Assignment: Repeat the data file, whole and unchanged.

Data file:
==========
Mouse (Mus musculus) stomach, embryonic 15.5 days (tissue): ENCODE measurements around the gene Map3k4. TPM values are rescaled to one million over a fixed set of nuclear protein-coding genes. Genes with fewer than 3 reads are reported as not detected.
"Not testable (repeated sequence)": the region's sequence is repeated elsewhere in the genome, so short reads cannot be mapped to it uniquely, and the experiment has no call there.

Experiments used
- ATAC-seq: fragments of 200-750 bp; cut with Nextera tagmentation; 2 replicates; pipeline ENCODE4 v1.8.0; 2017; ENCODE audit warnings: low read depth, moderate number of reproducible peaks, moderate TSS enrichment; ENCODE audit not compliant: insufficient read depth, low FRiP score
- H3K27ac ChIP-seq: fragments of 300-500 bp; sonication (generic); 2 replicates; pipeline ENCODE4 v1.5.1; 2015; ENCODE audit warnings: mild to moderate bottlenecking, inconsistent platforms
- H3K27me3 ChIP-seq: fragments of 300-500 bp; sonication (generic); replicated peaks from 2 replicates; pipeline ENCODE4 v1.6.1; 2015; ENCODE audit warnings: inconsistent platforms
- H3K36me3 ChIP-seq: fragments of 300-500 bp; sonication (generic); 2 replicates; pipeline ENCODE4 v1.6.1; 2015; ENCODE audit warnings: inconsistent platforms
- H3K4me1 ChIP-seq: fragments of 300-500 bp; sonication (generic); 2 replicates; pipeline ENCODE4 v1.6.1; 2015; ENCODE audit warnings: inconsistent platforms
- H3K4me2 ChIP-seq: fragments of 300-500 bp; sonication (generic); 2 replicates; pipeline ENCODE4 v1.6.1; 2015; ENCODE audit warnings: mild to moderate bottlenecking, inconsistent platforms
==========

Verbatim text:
Mouse (Mus musculus) stomach, embryonic 15.5 days (tissue): ENCODE measurements around the gene Map3k4. TPM values are rescaled to one million over a fixed set of nuclear protein-coding genes. Genes with fewer than 3 reads are reported as not detected.
"Not testable (repeated sequence)": the region's sequence is repeated elsewhere in the genome, so short reads cannot be mapped to it uniquely, and the experiment has no call there.

Experiments used
- ATAC-seq: fragments of 200-750 bp; cut with Nextera tagmentation; 2 replicates; pipeline ENCODE4 v1.8.0; 2017; ENCODE audit warnings: low read depth, moderate number of reproducible peaks, moderate TSS enrichment; ENCODE audit not compliant: insufficient read depth, low FRiP score
- H3K27ac ChIP-seq: fragments of 300-500 bp; sonication (generic); 2 replicates; pipeline ENCODE4 v1.5.1; 2015; ENCODE audit warnings: mild to moderate bottlenecking, inconsistent platforms
- H3K27me3 ChIP-seq: fragments of 300-500 bp; sonication (generic); replicated peaks from 2 replicates; pipeline ENCODE4 v1.6.1; 2015; ENCODE audit warnings: inconsistent platforms
- H3K36me3 ChIP-seq: fragments of 300-500 bp; sonication (generic); 2 replicates; pipeline ENCODE4 v1.6.1; 2015; ENCODE audit warnings: inconsistent platforms
- H3K4me1 ChIP-seq: fragments of 300-500 bp; sonication (generic); 2 replicates; pipeline ENCODE4 v1.6.1; 2015; ENCODE audit warnings: inconsistent platforms
- H3K4me2 ChIP-seq: fragments of 300-500 bp; sonication (generic); 2 replicates; pipeline ENCODE4 v1.6.1; 2015; ENCODE audit warnings: mild to moderate bottlenecking, inconsistent platforms